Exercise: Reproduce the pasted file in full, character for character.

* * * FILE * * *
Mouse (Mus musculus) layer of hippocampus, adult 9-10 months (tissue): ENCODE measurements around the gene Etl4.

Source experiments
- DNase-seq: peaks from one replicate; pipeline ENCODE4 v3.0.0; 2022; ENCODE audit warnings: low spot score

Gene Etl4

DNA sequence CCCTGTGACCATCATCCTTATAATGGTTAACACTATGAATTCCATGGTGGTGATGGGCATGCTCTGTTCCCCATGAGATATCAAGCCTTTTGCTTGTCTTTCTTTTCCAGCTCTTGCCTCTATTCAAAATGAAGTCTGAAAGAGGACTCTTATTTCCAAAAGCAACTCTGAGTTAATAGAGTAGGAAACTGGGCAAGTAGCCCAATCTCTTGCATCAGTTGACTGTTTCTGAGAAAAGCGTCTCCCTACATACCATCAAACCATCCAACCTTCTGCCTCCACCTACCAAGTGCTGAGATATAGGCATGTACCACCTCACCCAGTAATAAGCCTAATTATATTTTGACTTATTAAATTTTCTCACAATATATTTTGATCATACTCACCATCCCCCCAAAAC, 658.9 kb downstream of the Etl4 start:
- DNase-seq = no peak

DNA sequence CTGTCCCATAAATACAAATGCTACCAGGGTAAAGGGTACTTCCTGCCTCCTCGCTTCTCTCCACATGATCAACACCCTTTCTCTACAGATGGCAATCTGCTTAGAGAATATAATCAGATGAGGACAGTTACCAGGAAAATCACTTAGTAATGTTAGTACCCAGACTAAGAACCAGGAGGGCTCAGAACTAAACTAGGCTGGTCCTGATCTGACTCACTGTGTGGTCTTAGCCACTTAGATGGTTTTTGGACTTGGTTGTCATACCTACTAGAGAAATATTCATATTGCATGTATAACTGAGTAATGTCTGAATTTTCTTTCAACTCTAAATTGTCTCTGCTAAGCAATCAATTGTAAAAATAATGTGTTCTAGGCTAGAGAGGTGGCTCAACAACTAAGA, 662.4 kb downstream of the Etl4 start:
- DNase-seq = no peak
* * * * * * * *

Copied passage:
Mouse (Mus musculus) layer of hippocampus, adult 9-10 months (tissue): ENCODE measurements around the gene Etl4.

Source experiments
- DNase-seq: peaks from one replicate; pipeline ENCODE4 v3.0.0; 2022; ENCODE audit warnings: low spot score

Gene Etl4

DNA sequence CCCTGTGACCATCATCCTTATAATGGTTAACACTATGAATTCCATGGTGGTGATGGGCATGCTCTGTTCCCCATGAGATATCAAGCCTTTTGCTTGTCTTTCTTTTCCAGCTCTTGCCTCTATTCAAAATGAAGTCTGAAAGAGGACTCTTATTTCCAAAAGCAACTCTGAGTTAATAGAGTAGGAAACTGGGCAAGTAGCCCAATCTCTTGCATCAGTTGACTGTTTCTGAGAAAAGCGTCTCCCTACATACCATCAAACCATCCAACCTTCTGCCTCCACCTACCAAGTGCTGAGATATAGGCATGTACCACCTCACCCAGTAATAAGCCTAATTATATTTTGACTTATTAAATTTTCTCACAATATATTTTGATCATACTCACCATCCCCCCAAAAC, 658.9 kb downstream of the Etl4 start:
- DNase-seq = no peak

DNA sequence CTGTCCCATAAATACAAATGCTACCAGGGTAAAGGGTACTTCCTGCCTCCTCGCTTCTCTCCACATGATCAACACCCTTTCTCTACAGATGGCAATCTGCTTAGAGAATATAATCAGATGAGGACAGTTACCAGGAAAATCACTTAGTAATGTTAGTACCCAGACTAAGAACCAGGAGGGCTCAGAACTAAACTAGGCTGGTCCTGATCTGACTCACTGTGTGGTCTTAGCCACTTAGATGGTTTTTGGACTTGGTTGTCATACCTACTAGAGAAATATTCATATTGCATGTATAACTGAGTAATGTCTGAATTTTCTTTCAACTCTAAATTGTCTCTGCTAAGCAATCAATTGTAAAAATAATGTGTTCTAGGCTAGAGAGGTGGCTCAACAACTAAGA, 662.4 kb downstream of the Etl4 start:
- DNase-seq = no peak